First, I would like to point out that many Americans wrongly believe that Dia de los Muertos is an exclusively Mexican tradition. As a matter of fact, the name “Dia de los Muertos” originated in the United States during the Chicano movement of the 1960’s and 1970’s. This holiday was a way for Latinos to exhibit a sense of communal identity at a time when great prejudicial assimilation was being enforced. Chicano communities in South Texas and Southern California were the first to exhibit the symbols we generally accept as traditional Dia de los Muertos images. Jose Guadalupe Posada (1852-1913, Mexico) was a major influence on the formative art of Dia de los Muertos in the United States.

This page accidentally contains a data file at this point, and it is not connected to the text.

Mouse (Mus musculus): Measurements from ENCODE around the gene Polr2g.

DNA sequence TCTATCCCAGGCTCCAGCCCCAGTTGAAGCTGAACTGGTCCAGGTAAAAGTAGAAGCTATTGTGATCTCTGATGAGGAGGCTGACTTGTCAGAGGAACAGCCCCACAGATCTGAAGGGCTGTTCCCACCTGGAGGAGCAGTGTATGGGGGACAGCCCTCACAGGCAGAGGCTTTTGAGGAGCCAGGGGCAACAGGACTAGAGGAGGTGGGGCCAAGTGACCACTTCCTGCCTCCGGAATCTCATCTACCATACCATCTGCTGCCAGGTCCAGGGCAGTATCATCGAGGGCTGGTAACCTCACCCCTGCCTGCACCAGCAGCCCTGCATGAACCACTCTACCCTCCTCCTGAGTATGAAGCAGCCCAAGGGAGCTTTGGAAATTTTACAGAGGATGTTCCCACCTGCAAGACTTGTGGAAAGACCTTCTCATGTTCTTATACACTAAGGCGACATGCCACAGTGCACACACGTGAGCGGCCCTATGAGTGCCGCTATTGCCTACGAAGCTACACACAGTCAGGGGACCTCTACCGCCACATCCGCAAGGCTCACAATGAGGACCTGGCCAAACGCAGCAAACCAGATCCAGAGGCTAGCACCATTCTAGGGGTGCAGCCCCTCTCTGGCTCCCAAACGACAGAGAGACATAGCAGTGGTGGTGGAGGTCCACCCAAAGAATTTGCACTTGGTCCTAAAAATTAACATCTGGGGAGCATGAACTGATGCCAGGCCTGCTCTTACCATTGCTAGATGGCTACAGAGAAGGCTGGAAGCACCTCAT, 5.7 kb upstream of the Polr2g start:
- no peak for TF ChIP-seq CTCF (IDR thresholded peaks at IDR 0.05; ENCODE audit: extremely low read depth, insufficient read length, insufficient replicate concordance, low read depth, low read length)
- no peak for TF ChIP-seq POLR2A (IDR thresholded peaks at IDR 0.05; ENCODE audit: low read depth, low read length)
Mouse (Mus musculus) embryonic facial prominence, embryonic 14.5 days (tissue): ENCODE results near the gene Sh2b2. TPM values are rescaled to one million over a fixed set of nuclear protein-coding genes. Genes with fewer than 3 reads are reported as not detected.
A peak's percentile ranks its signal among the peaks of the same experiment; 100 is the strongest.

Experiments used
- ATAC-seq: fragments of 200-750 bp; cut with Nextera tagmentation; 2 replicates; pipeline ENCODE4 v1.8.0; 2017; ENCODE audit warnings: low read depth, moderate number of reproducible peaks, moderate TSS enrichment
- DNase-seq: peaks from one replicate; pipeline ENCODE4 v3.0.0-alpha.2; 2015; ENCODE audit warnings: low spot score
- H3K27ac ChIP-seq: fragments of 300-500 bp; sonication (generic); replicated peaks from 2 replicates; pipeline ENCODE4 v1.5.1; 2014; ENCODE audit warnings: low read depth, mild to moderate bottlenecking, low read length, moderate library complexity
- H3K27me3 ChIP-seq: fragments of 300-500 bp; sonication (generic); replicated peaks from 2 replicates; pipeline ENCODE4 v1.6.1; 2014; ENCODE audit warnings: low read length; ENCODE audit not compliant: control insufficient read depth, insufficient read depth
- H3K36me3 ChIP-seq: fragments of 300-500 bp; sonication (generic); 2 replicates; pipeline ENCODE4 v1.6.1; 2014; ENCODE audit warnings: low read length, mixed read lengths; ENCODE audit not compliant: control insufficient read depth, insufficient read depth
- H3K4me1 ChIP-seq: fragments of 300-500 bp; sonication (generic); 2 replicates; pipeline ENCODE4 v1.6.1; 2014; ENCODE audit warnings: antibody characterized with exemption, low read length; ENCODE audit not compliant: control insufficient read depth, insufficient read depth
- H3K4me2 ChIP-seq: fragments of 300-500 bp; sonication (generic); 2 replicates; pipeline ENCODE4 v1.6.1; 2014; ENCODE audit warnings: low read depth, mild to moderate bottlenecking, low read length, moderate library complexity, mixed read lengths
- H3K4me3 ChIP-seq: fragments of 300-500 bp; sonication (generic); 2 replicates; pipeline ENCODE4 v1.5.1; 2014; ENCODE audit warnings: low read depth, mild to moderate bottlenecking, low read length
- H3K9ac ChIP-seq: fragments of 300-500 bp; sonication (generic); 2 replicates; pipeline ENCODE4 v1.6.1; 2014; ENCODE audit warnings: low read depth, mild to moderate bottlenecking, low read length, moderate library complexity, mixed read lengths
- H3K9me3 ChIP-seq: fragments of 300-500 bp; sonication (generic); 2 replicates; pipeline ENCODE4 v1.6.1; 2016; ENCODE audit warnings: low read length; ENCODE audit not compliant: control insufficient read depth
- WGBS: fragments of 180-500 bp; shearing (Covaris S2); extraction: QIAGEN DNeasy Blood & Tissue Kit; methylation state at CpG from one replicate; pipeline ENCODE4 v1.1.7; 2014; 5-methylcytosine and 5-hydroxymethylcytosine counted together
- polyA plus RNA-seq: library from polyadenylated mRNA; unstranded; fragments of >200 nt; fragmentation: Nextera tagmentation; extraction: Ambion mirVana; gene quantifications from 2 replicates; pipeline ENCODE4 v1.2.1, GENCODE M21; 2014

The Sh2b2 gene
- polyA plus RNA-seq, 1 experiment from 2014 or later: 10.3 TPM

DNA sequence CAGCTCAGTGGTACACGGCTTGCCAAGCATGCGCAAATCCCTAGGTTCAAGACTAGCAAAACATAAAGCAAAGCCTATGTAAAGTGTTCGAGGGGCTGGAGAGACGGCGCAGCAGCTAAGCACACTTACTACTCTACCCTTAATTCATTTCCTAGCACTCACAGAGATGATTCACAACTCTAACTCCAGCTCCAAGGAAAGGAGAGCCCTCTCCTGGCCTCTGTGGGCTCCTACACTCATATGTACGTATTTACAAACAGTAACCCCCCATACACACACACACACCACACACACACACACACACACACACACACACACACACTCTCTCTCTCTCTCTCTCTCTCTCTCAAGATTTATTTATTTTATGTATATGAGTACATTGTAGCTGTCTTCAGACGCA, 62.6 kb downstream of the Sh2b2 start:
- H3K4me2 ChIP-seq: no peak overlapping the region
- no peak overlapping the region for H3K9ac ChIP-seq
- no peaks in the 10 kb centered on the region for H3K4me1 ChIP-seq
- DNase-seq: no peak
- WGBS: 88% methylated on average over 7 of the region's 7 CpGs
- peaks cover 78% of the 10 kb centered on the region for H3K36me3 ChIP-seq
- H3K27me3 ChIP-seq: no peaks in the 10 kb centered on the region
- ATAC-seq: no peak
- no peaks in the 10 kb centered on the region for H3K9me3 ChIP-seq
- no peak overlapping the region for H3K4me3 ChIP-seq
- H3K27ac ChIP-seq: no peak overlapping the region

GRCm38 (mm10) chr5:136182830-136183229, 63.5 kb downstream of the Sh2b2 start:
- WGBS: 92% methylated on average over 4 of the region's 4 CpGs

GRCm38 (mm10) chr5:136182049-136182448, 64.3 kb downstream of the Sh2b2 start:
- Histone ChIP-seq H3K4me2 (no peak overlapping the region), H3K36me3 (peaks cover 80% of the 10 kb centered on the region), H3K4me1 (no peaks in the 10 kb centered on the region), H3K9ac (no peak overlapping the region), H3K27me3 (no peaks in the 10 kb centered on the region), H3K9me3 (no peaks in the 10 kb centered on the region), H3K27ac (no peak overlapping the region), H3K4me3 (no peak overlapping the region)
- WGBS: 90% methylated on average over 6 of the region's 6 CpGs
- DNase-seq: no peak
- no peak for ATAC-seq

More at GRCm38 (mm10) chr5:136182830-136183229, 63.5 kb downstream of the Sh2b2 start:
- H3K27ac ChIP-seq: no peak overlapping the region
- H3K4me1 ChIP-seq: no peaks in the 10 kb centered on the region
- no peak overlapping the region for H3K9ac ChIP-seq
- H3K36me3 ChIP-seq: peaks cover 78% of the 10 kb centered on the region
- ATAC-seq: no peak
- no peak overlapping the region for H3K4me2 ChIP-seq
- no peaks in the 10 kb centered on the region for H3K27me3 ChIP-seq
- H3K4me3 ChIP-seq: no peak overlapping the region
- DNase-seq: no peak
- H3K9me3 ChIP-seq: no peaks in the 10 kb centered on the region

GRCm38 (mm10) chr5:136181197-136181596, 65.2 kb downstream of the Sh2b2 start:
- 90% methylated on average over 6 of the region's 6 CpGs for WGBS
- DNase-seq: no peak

Posada was the Mexican illustrator who created la Calavera Catrina, which is the one of the most widely recognized DOTD images. However, Posada’a intentions with his Calaveras reflected more social satire and commentary than modern continuations of his work seem to. Posada passed away long before this holiday was ever celebrated in the United States, but I believe much of the work we are seeing in this group has been influenced (even unknowingly) by him.
It is the connections to Posada, a Mexican illustrator, and the Chicano movement that have created such a dominant Mexican connotation to this holiday we celebrate in the USA. However, to expand your appreciation and understanding of this tradition, we should look throughout Latin America and even back to ancient Europe to see the diversity and wonder that Dia de los Muertos truly holds. But, I will leave that till next time.